Today's teens and adolescents are more connected to others via digital technology than any previous generation.
Recent data suggests that social media venues like Facebook have surpassed e-mail as the preferred method of communication in all age groups. Any web site that allows social interaction is considered a social media site, including social networking sites such as Facebook and Twitter; gaming sites; virtual worlds, such as Club Penguin or FarmVille; blogs, and video sites such as YouTube.
"While today's youth may be more digitally savvy than their parents, their lack of maturity and life experience can quickly get them into trouble with these new social media venues," explained Family Medicine physician Libre Johnson, M.D. "It is important that parents talk with their children of all ages and help them navigate this new online world through good digital citizenship skills.
"To start, parents should learn about these new technologies first hand, so that they have a frame of reference. Secondly, let your children know that their use of technology is something you want and need to know about. A parent can start this discussion with the topic of good digital citizenship, which teaches online safety and Internet research skills in combination with ethics.
"Try to get your children to talk with you on a regular basis, so that you know what they are doing with social media. In addition, keep the computer in a public part of your home, such as the family room or kitchen, so that you can check on what your kids are doing online and how much time they are spending there.
"Emphasize to your children that everything sent over the Internet or a cell phone can be shared with the entire world, so it is important they use good judgment in sending messages and pictures," Dr. Johnson advised. "Remember to make a point of discouraging kids from gossiping, spreading rumors, bullying or damaging someone's reputation using texting or other tools."
According to a recent study by Ambition AXA Awards, 90 percent of children aged 11-18, use social media sites.
Social Media Suggestions
To keep kids safe, have your kids and teens show you where the privacy features are for every social media venue they are using. Be aware of the ages of use for sites your middle school and older elementary school kids want to use. Many sites are for age 13 and older, and sites for younger kids require parental consent.
Be sure you are where your kids are online, such as Facebook, Twitter, etc. Have a policy requiring that you and your child "friend" each other. This is one way of showing your child you will provide a check and balance system by having an adult within arm's reach of their profile.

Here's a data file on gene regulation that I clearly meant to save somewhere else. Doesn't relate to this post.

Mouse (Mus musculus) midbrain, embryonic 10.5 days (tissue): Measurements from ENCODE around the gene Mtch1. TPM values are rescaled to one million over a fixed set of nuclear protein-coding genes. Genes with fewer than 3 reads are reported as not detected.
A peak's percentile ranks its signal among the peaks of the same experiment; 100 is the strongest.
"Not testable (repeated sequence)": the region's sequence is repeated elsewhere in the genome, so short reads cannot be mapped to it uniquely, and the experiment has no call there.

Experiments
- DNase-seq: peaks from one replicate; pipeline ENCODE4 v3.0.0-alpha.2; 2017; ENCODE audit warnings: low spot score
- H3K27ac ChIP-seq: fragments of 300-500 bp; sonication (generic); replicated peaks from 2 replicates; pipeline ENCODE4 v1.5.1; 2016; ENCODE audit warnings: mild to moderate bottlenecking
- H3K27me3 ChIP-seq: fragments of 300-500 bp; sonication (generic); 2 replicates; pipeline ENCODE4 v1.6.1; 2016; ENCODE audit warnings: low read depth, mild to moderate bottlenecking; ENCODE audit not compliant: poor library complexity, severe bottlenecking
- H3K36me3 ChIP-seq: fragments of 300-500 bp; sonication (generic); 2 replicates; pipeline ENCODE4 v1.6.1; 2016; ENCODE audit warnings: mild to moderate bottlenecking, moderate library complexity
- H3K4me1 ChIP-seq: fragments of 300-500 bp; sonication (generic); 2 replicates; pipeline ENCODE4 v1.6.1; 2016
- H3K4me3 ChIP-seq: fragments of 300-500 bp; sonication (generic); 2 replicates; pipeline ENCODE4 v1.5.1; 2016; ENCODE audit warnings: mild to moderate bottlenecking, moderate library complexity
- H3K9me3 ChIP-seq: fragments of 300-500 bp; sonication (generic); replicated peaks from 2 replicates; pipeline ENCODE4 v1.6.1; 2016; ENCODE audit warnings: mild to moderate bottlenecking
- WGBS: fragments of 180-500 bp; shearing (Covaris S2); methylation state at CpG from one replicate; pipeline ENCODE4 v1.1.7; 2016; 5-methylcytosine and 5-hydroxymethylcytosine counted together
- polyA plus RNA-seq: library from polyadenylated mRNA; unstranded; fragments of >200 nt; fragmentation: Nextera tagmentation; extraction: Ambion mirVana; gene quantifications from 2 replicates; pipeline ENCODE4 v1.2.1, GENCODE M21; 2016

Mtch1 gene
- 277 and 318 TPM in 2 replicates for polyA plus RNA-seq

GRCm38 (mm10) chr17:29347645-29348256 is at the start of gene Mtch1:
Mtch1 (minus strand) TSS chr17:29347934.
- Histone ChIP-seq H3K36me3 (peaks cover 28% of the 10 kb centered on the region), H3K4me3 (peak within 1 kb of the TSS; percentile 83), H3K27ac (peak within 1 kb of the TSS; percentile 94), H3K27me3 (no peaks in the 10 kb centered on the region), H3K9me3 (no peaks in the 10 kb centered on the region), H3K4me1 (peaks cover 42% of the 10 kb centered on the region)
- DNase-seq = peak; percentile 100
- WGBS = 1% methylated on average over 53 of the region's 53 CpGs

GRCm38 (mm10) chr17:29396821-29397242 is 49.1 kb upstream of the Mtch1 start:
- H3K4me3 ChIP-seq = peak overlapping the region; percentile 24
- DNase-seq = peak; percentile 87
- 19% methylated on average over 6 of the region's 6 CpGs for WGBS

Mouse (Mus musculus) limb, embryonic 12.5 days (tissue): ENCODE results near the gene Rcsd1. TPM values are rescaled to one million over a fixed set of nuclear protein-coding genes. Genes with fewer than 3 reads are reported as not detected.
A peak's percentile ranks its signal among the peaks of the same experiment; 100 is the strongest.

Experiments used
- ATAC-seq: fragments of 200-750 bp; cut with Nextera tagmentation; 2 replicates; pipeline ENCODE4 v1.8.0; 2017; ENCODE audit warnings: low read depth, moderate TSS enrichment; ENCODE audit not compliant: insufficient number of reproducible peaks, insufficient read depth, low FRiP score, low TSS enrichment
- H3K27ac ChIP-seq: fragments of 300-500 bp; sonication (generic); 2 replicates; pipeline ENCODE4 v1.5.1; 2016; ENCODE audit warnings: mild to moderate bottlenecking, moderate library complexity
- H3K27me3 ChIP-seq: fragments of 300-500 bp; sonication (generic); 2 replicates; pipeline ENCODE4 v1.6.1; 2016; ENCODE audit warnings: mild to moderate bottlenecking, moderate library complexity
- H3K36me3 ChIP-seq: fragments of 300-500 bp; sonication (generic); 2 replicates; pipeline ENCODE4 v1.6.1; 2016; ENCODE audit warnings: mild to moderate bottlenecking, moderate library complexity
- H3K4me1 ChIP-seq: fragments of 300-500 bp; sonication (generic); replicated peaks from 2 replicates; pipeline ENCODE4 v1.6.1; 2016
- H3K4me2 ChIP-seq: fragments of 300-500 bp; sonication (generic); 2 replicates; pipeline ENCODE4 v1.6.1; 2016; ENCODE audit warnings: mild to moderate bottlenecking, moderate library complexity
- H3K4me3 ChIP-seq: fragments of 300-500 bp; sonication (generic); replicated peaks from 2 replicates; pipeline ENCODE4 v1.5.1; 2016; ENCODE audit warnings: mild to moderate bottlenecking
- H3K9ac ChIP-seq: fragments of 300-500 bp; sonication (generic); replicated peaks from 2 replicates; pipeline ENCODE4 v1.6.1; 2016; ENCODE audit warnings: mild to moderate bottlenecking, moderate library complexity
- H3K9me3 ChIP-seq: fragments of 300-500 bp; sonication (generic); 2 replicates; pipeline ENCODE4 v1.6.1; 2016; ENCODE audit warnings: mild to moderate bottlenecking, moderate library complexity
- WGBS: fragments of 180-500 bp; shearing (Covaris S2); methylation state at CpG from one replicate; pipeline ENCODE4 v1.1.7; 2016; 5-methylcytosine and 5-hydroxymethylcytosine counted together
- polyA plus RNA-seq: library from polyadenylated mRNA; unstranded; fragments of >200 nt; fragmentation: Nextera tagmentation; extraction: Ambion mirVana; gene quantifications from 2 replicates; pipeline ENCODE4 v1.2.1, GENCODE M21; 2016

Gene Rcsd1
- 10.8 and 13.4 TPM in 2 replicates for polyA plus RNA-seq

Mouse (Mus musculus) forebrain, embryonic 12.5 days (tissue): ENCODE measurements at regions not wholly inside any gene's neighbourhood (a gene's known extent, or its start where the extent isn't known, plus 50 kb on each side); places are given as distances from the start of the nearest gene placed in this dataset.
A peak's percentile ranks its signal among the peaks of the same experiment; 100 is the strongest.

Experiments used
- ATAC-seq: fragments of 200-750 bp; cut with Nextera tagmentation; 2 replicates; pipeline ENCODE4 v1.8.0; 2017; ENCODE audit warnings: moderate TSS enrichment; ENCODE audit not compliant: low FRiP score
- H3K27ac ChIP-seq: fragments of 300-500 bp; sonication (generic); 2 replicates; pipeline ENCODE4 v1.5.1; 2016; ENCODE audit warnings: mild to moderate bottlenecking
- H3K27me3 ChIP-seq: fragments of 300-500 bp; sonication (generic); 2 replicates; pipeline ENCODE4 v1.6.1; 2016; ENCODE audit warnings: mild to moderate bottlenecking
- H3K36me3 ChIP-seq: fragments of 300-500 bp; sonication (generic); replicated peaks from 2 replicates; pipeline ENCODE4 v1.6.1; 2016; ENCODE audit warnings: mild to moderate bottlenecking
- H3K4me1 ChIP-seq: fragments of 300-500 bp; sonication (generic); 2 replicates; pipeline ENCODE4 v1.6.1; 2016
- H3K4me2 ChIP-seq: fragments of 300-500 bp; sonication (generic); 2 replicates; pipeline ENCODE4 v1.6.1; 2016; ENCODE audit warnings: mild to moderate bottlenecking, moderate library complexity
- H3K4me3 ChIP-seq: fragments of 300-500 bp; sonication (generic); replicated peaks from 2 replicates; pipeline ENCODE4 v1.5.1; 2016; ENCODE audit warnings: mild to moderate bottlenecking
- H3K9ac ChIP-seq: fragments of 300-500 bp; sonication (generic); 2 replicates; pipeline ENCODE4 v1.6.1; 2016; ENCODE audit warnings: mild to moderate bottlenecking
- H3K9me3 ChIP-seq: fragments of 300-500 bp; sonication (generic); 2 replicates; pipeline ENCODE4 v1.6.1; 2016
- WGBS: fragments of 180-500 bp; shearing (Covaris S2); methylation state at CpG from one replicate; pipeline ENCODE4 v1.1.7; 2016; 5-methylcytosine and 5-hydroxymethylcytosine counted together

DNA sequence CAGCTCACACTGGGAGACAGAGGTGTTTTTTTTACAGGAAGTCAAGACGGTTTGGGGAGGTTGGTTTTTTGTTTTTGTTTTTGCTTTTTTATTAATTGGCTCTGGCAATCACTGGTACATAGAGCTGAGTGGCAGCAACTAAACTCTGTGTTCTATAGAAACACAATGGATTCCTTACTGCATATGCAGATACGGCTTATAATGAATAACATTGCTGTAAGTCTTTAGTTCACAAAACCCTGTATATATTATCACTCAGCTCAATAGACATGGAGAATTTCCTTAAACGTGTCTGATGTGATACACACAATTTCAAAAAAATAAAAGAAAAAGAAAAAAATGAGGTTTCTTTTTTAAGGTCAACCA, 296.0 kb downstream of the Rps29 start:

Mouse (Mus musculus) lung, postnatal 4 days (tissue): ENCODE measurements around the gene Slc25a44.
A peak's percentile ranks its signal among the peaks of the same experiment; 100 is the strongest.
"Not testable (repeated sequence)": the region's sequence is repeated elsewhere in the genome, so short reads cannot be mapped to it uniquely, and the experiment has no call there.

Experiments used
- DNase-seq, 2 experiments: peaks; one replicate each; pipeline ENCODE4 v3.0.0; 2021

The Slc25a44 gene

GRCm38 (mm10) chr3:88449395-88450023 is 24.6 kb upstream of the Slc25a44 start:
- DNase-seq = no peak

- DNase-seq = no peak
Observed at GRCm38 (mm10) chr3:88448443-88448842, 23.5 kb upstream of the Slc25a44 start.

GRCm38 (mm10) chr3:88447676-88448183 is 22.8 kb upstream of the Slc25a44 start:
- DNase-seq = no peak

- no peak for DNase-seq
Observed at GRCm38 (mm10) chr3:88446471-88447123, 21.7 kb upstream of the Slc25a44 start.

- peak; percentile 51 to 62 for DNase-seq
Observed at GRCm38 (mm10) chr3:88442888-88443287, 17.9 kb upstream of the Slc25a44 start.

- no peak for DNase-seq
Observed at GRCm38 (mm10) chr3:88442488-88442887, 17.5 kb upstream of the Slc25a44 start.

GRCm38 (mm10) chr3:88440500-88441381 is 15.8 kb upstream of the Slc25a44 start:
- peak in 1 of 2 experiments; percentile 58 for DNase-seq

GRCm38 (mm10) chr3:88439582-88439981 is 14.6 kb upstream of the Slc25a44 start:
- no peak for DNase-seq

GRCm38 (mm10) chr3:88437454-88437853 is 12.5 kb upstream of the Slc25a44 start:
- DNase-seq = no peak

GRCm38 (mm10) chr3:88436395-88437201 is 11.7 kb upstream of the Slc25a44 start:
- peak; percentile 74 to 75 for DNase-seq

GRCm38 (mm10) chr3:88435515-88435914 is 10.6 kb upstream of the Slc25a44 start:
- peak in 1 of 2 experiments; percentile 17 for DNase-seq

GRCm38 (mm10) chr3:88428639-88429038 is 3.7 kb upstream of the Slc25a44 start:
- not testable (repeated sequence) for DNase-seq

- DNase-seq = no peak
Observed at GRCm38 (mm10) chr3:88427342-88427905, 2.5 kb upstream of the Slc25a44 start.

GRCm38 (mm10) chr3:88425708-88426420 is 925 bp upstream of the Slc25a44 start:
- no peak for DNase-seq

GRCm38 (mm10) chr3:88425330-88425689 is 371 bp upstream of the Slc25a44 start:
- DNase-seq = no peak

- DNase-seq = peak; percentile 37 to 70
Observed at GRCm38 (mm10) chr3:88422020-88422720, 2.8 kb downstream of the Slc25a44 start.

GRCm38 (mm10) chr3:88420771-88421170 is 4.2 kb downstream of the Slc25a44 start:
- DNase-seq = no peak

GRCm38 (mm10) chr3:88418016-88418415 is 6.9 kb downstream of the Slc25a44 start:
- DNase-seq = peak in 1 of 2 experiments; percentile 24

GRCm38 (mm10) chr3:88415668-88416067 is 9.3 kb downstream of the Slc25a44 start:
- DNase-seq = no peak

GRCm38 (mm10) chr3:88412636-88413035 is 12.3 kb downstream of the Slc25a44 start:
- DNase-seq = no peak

Create a strategy for monitoring your kids' online social media use, and be sure you follow through. You may want to say "Today I'll be checking your computer and cell phone." The older your kids are, the more often you may need to check.
Check chat logs, emails, files and social networking profiles for inappropriate content, friends, messages, and images periodically. Be transparent and let your kids know what you are doing. Parental controls on your computer or from your Internet service provider are all reasonable alternatives.
Set time limits for Internet and cell phone use, and learn the warning signs of trouble, such as skipping activities, meals and homework for social media; or a drop in grades. If these issues are occurring due to your child being online when they should be eating, sleeping, participating in school or social activities, your child may have a problem with Internet or social media.
Multitasking can be dangerous. Be sure to stress to teens the importance of not texting, Facebooking, using the phone, or engaging in similarly distracting activities while driving. Caution kids of all ages about using mobile devices while walking, biking, babysitting or doing other activities that require full attention.
The Problem of "Sexting"
Sexting refers to sending a text message with pictures of children or teens that are inappropriate, naked or engaged in sex acts. According to a recent survey, about 20 percent of teen boys and girls have sent such messages.
"The emotional pain that this causes can be enormous for the child in the picture as well as the sender and receiver, and often has legal implications," Dr. Johnson added. "Parents should begin the difficult conversation about sexting before there is a problem and introduce the issue as soon as a child is old enough to have a cell phone.
"When talking with your child, use examples appropriate for your child's age. For younger children with cell phones, alert them that text messages should never contain pictures of children or adults without their clothes on, or kissing or touching each other in ways that they've never seen before. Make sure kids of all ages understand that sexting can be considered a serious crime with serious consequences.
"The key thing to remember when it comes to children and social media is that parents should always have a very good idea of the games, people and sites their children visit, regardless of age. Parents need to know the terms and conditions of these sites and have access to passwords for their accounts."
Libre Johnson is a board certified Family Medicine physician affiliated with the Columbiana Family Care Center, 750 East Park Avenue in Columbiana,330-482-3871.